Ginger Jeans, Take 2

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These are the “real deal.” After successfully making a wearable muslin of the Ginger jeans in September, I upped my game and used ~fancy~ materials for this pair.  Since this is my second time making this pattern in a short period of time, Im going to focus on the changes I made from my first pair of Gingers to this pair.

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First of all, I made a size smaller. For my first pair, I made a size 6 as indicated by my measurements. The waistband turned out a little large, so I decided to make a size 4 this time, with the same modifications of shortening the legs and curving the waistband. I may have been a little overzealous there. I knew that the denim from the first pair has more stretch in it than this fancy Cone Mills denim, but I didn’t really take that into account. This pair certainly fits, but they’re the tightest jeans I’ve owned since gaining 10 pounds studying abroad in Paris.

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The big difference between this pair and my first, though, is the quality of materials. Instead of using some random denim from Joann’s, I used the legendary Cone Mills denim, purchased from Threadbare Fabrics. Specifically, this is their 12-ounce s-gene denim in indigo. I ordered it back in July when I first started my jeans-making adventure. I’m happy to say that it’s made in the US, and so far lives up to its reputation. It has just a tiny bit of stretch–just how I like my jeans, and excellent recovery. No baggy butt here!

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I also used rivets on this pair. I’m pretty proud of them, so you’re getting some close-up pictures in this post. Rivets are tricky to install if you’ve never done it before, especially on areas with lots of layers, which is where they typically go. I chose to put them on the outside of the butt pockets and the outside of the front pockets. I wanted to put one on the coin pocket as well, but I was struggling with all of the layers in that area. To put them in, you first poke a hole through all of the layers with awl, then you poke the pointy end of the rivet through and cap it off with the other end. Next comes the fun part. To create a permanent bond between the two parts, you have to hammer them together. You can’t hammer them on wood, though, because the rivet will just go into the wood. Instead, you need a metal surface, such as a cast-iron skillet. I managed to make a lot of noise out on the deck one night…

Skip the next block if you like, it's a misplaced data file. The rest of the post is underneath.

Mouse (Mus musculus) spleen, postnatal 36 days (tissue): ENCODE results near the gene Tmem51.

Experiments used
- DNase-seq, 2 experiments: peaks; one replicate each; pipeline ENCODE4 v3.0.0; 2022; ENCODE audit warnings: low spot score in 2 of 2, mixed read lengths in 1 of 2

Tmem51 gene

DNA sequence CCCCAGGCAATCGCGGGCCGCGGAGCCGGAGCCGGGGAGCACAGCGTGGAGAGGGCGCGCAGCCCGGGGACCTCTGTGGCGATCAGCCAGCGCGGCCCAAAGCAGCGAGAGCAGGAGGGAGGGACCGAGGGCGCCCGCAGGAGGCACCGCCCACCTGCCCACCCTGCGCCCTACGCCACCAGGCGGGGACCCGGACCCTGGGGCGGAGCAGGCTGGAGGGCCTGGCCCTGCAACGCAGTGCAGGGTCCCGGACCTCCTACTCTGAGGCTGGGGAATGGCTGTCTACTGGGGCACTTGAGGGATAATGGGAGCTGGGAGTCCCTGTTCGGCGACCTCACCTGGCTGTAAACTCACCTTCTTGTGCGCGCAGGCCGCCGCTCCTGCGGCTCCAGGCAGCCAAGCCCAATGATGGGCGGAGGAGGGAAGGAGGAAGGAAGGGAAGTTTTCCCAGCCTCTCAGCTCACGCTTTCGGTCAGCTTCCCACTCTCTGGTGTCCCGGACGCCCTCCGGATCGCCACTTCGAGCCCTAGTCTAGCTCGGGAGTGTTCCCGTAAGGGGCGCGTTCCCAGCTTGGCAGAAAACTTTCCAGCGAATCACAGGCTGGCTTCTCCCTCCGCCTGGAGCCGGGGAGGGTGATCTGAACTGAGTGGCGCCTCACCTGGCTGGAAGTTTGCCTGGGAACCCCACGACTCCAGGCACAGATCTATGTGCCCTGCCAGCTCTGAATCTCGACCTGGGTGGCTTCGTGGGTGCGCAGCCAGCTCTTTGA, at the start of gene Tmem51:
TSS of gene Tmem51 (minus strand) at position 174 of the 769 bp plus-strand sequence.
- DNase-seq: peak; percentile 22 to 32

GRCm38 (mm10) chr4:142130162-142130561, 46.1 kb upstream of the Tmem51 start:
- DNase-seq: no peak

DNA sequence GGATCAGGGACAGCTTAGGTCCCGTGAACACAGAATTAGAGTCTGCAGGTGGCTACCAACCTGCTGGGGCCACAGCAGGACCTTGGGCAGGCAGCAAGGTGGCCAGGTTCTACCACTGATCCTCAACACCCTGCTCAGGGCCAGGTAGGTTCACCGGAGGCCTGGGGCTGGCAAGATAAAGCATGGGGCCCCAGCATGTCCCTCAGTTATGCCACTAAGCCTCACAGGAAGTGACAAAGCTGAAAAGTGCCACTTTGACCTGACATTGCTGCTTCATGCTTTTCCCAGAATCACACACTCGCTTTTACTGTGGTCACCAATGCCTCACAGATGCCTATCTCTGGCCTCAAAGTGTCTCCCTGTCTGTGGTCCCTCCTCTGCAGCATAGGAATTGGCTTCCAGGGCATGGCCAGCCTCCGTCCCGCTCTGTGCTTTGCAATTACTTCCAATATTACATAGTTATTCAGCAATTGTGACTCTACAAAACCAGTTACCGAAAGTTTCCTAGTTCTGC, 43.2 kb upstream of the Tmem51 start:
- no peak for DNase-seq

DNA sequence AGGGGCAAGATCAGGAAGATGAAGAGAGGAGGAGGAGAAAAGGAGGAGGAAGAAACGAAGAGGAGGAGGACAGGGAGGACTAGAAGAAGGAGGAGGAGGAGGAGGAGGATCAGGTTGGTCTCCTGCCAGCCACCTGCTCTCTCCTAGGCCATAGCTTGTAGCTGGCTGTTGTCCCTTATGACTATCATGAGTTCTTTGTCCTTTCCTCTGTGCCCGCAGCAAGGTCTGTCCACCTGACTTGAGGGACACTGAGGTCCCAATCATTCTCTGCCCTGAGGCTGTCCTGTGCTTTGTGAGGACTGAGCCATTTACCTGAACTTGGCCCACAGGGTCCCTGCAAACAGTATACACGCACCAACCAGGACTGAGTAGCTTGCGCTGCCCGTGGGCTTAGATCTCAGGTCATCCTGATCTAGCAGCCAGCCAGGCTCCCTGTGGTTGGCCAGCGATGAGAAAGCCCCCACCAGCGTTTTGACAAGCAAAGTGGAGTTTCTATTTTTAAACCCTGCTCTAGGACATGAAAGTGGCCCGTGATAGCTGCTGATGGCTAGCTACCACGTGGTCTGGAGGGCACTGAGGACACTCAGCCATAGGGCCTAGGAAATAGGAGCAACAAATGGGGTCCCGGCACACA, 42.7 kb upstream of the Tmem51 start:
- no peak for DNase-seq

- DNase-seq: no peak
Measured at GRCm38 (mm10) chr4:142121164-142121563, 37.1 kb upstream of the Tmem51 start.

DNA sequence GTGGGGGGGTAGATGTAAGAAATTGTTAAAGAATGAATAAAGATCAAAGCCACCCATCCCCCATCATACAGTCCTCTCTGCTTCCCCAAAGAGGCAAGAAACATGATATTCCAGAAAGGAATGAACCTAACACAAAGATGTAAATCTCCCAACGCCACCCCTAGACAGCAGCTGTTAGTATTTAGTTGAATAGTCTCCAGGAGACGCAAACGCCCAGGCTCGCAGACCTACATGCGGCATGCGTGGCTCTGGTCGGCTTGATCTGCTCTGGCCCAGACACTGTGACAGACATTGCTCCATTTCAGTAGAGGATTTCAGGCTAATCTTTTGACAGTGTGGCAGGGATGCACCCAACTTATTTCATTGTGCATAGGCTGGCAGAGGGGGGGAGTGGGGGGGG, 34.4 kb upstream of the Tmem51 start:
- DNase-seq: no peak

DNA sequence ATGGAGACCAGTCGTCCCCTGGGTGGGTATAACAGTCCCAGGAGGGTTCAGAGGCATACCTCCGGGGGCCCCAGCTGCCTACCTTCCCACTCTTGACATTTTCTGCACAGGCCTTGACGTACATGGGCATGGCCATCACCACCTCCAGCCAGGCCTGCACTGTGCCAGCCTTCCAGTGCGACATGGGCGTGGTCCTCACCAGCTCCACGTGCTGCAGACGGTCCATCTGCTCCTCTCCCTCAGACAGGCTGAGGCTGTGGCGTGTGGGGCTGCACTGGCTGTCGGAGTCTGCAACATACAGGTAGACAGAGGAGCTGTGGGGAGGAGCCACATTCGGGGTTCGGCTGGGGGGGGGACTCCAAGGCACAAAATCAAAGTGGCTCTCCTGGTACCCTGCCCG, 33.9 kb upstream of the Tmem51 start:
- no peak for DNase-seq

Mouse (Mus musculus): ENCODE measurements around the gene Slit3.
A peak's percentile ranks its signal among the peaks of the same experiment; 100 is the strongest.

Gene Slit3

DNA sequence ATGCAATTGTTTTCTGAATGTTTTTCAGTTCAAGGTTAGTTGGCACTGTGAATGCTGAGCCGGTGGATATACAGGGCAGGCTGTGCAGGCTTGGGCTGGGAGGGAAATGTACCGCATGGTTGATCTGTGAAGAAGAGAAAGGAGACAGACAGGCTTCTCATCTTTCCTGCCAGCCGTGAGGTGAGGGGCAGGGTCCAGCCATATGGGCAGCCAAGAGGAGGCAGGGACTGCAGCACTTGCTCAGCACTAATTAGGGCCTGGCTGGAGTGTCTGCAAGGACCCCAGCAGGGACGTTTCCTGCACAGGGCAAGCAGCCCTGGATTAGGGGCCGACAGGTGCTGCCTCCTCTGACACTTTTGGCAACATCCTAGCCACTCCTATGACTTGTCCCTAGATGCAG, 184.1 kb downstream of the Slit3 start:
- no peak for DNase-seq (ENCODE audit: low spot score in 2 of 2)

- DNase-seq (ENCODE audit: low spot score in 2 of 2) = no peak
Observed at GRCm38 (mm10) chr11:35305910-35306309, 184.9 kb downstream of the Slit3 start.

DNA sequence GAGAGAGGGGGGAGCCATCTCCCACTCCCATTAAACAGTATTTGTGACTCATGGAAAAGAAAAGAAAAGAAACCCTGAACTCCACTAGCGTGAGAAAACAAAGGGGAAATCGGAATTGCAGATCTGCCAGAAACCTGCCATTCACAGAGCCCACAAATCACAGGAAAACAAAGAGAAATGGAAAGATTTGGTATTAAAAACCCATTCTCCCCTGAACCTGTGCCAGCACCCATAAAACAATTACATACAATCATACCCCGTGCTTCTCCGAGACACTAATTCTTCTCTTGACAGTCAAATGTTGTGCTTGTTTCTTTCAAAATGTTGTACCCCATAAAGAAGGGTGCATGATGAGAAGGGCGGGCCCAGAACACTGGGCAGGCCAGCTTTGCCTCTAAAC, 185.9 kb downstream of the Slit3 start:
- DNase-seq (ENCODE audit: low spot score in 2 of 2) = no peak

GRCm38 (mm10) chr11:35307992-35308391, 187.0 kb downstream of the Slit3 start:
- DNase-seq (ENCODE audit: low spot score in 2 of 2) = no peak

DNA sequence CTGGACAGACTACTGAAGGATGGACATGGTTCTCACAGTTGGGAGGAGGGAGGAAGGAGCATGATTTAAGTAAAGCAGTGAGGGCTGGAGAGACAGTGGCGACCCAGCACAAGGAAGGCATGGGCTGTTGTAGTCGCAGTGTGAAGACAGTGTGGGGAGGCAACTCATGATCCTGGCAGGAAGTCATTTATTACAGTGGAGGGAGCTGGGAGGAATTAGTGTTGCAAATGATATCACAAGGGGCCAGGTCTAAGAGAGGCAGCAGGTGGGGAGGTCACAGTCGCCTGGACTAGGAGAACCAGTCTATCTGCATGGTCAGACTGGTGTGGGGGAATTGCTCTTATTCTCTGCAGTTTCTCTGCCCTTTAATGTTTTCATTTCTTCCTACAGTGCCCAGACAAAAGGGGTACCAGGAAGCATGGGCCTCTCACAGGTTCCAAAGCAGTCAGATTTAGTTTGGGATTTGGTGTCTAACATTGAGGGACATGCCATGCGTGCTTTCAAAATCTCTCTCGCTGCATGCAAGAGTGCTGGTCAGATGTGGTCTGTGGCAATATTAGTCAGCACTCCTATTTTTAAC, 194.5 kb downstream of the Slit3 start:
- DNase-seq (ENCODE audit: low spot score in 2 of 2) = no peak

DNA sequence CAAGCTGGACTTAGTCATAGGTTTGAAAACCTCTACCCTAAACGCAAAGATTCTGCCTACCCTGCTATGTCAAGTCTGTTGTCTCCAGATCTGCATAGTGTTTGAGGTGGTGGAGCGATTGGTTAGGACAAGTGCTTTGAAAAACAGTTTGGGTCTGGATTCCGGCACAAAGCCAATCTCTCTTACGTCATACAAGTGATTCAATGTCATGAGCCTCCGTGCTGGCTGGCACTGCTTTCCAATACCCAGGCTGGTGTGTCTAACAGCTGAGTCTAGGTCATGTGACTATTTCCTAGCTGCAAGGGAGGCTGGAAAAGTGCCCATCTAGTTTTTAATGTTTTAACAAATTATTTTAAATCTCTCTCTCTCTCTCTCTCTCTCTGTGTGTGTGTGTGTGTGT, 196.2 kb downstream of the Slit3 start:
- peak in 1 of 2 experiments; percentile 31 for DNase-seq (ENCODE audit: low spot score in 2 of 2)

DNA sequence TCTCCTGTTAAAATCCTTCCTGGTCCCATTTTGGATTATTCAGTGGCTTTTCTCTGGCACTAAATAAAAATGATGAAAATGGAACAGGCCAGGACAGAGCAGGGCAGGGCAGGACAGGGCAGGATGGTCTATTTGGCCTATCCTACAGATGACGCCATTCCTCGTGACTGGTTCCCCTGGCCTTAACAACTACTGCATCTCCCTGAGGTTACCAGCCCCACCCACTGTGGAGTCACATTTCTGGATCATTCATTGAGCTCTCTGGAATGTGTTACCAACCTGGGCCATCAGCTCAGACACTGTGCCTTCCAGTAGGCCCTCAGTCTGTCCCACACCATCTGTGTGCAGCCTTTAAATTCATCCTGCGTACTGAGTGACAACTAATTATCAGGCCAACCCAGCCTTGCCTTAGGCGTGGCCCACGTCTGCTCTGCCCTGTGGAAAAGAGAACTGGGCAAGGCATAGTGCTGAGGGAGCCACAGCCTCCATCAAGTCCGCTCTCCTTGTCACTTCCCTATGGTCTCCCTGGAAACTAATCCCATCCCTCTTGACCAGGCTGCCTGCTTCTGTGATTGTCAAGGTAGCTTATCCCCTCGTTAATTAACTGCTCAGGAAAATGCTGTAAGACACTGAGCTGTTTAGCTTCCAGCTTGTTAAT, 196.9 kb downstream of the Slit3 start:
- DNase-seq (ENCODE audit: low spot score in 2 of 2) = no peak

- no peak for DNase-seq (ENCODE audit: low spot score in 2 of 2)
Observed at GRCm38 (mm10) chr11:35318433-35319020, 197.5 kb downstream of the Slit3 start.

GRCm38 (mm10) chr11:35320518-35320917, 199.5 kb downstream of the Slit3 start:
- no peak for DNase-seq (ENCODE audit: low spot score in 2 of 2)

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I am super happy with how these jeans turned out. Hopefully they will stretch out just a teensy bit with wear so they will be super comfortable in addition to looking great. Now that I have two great pairs of jeans, I don’t think I’ll be making any more in the near future. I try to only make clothes that I wear, and two pairs of well-fitting jeans is more than I’ve had for quite a while, so I don’t need any more. When I do make a new pair, though, I’m going to get a little creative and make a fun design for the back pockets.

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Pattern: Ginger Jeans by Closet Case Patterns in size 4
Fabric: 2 yards 12 Oz Cone Mills S-Gene Denim in Indigo @ $16.00/yard
Notions: jeans button, interfacing rivets, black thread, tan topstitching thread
Cost: $38.00 fabric (with shipping) +$9.00 jeans making kit + $2.00 thread + interfacing and topstitching thread from stash  = $49.00
Time: 5 hours

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8 thoughts on “Ginger Jeans, Take 2

  1. Alex

    Looks great! Well done with the 5 hours as well. You mentioned you want to will play with the pocket design. Pockets 1.5cm longer and same angle as the yoke as well as a little bit outward will make a big change. I make jeans as a hobby and have 7 Industrial machines in my house which I play with. Jeans make the world go round! I am aiming to take measurements tailor and make the jeans in 5 hours but that’s still a long way to go because the tailoring takes about 1 hour. All the best!

    Liked by 1 person

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